Boarding a plane could soon become complicated for some in Maine.
The federal government has alerted Maine's secretary of state that time is up to bring state ID cards and drivers licenses up to Homeland Security standards.
If the state does not make changes to IDs by 2018, Maine residents will have to show an alternative form of identification, such as a passport, to board a commercial airplane.
The 2005 Real ID Law changed several requirements for state IDs, including photographs that can run through facial recognition software. The law also requires the state to scan and collect documents such as birth certificates.
In 2007, the Maine legislature decided against complying with the Real ID law.
"We have some profound concerns about the cost and effectiveness, and how you would safe guard privacy," said Maine Secretary of State Matt Dunlap.
Dunlap said it would cost Maine "millions" of dollars to make those changes to the ID cards.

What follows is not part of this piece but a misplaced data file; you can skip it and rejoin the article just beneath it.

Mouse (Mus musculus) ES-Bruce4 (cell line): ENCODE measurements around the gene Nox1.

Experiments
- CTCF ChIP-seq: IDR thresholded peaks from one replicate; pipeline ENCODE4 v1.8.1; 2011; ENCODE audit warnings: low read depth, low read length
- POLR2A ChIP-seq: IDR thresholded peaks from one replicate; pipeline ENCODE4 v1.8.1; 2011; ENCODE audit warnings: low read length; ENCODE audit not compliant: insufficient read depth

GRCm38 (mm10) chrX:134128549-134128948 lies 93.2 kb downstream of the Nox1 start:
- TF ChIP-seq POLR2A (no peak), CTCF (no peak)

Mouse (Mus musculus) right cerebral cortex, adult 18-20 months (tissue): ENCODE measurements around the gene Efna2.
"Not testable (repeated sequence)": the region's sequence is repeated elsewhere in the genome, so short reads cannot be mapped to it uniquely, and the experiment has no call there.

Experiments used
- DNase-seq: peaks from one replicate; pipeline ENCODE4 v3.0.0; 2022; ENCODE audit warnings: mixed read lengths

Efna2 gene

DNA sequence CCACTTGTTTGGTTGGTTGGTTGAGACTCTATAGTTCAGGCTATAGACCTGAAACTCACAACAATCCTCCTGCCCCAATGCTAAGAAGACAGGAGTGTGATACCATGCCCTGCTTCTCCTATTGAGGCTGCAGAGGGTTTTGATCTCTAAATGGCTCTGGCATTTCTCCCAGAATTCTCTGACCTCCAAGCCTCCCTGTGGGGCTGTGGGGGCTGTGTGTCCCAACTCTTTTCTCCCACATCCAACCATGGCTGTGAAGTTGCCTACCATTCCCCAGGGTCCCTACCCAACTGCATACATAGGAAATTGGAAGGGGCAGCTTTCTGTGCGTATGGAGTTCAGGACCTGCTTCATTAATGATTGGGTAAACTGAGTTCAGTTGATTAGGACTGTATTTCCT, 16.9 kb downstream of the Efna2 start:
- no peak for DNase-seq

Passengers flying out of the Portland Jetport were surprised and frustrated to learn about the situation.
"I think we should do the same as other states, and make it easy enough for the passengers," said Becky Marvil.
"It's crazy," said Anne Adams.
Passengers worried that they'd have to pay for a passport or not be able to fly come 2018.
"I'm sure it's going to be a big inconvenience for a lot of people," said Gail Brassbridge.
Maine is one of five states in the country out of Real ID law compliance.